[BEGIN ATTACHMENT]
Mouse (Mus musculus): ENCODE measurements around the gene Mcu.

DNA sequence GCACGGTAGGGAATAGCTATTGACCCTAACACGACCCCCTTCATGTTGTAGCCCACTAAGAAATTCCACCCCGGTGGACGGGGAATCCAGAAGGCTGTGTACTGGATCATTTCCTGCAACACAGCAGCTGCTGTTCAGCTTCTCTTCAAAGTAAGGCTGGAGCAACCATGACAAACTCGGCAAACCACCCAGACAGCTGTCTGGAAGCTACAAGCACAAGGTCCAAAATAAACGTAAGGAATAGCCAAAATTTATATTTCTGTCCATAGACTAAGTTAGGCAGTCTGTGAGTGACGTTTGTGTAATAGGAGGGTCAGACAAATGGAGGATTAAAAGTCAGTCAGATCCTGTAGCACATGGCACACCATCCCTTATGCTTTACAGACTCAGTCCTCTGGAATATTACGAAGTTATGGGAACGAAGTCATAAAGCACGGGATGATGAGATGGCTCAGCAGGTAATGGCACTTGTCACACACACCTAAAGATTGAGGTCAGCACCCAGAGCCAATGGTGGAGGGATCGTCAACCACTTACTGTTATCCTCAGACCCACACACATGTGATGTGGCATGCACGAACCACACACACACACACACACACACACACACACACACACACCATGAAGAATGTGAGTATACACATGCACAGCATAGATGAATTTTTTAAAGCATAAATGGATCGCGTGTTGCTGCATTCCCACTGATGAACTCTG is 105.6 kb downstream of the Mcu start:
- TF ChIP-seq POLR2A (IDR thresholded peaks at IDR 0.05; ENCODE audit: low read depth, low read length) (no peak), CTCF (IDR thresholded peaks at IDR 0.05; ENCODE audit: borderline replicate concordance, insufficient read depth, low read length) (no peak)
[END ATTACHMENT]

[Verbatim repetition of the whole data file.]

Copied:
Mouse (Mus musculus): ENCODE measurements around the gene Mcu.

DNA sequence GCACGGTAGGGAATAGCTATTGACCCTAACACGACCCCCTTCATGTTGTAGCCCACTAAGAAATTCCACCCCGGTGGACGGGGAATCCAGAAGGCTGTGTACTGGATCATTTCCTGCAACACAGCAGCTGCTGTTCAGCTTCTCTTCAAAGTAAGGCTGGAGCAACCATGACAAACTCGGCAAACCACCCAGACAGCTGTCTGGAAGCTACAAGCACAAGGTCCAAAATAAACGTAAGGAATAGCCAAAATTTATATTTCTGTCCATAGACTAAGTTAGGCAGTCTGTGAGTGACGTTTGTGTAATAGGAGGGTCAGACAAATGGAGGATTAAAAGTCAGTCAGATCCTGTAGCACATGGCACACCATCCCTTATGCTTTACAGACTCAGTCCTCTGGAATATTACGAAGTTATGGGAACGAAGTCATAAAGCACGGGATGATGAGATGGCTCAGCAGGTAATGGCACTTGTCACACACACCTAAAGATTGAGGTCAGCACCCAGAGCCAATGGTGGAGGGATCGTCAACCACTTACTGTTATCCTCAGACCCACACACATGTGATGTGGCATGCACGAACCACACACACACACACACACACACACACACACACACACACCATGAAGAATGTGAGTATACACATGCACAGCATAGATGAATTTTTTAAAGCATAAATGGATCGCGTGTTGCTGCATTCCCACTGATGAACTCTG is 105.6 kb downstream of the Mcu start:
- TF ChIP-seq POLR2A (IDR thresholded peaks at IDR 0.05; ENCODE audit: low read depth, low read length) (no peak), CTCF (IDR thresholded peaks at IDR 0.05; ENCODE audit: borderline replicate concordance, insufficient read depth, low read length) (no peak)